In keeping with my new-found concept of frugality, I realized that the outer seam of the sleeve and the neck-line would make great bands to take the place of rubber bands. So I trimmed off the excess fabric. And that excess fabric might transition into some sort of crocheted basket, if I can figure out how best to form a strip out of them. Or for the ones that are still circular, I could make pot holders out of them using the loom I have. I ended up throwing out very little of the t-shirts at all.

The finished handles of the bag, with the neckline unfinished and the outside of the handles using the original sleeve seams.
Step three: After the sleeves and neckline are trimmed into handle-shapes, pull the shirt inside out and line up the bottom hem. Sew across it, remembering to backstitch at the beginning and end, using a zig-zag seam. For lighter weight shirts, two seams might be advisable, but I typically use only one. Between the thicker hem at the bottom of the shirt and the zig-zag stitch, the bottom of the new bag is fairly tough.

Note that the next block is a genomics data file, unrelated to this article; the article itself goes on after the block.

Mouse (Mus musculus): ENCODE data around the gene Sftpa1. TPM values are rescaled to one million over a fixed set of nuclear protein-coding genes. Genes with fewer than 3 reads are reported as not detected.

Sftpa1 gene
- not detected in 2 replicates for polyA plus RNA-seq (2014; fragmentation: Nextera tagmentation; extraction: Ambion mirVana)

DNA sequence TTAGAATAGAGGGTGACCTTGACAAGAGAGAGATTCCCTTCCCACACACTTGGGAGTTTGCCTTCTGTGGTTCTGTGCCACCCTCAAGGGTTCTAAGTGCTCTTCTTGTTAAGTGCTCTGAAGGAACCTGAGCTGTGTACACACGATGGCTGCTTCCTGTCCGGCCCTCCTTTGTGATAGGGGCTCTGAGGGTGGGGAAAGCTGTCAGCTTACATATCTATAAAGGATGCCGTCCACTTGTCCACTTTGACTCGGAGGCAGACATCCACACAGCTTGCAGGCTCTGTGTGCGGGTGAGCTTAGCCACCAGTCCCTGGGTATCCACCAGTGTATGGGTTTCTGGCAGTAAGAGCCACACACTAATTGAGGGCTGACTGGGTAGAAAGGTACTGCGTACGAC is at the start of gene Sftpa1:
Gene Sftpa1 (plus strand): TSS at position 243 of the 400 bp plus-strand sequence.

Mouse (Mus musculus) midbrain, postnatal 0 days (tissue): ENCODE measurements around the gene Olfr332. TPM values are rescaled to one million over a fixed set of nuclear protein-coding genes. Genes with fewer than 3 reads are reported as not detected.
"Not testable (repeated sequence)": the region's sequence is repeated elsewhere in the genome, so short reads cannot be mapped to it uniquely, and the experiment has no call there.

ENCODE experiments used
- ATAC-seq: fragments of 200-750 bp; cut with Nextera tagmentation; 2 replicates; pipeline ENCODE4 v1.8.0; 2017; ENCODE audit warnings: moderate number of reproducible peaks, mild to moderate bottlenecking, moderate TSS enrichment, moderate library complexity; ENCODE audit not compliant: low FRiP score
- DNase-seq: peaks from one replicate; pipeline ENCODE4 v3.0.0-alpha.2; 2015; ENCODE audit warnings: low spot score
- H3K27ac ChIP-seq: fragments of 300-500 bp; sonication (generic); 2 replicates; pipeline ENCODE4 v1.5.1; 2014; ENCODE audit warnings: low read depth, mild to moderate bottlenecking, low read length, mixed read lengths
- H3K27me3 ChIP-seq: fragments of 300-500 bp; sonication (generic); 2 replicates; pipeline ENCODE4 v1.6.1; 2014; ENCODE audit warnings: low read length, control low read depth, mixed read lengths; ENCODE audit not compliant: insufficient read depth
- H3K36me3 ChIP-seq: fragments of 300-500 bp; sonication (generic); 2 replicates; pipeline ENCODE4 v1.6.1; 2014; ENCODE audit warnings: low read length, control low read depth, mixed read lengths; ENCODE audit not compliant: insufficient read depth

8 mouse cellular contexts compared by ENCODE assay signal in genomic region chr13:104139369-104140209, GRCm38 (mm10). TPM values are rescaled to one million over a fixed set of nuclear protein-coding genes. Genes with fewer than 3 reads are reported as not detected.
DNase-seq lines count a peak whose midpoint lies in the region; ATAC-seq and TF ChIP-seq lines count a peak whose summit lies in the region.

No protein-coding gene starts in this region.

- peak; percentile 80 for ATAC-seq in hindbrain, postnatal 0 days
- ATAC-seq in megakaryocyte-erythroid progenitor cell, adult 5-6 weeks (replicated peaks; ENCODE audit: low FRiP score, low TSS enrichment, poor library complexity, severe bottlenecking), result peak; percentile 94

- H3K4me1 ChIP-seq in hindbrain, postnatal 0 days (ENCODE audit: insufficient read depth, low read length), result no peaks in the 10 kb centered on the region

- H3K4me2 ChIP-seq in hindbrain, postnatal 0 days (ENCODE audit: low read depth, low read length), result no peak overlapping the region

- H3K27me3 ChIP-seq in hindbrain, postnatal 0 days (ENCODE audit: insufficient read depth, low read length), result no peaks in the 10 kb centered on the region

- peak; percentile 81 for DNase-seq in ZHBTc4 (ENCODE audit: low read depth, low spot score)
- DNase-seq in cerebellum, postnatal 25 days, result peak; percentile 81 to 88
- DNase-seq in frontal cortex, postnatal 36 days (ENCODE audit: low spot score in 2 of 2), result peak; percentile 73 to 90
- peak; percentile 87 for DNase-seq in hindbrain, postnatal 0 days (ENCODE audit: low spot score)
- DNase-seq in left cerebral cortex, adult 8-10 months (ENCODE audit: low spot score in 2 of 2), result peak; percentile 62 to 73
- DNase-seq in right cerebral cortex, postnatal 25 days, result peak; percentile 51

The finished bag! Made from one of my favorite shirts (it has wings screen-printed on the back).  The shirt no longer fits, but now it has a second life as the perfect shopping bag.
And there you have a new grocery bag. I find that youth and adult small sizes make the best grocery bags, while toddler sizes are great for gift bags (kids love to use them over and over again) and larger adult sizes are good for lighter weight, over-sized items. My kids have several bags they use for overnight trips.

The best thing of all is that these bags, unlike 99% of store-bought reusable bags, are fully washable. Just toss them in with the laundry when they need it and they are ready to use again. They are also more expressive, as you get to use shirts that the family no longer wears or have outgrown, and so you are shopping using your own personal style rather than as a walking advertisement for whichever store happened to supply the reusable bag.

And as to how fast they work up . . . I made 16 in an afternoon!

Happy sewing!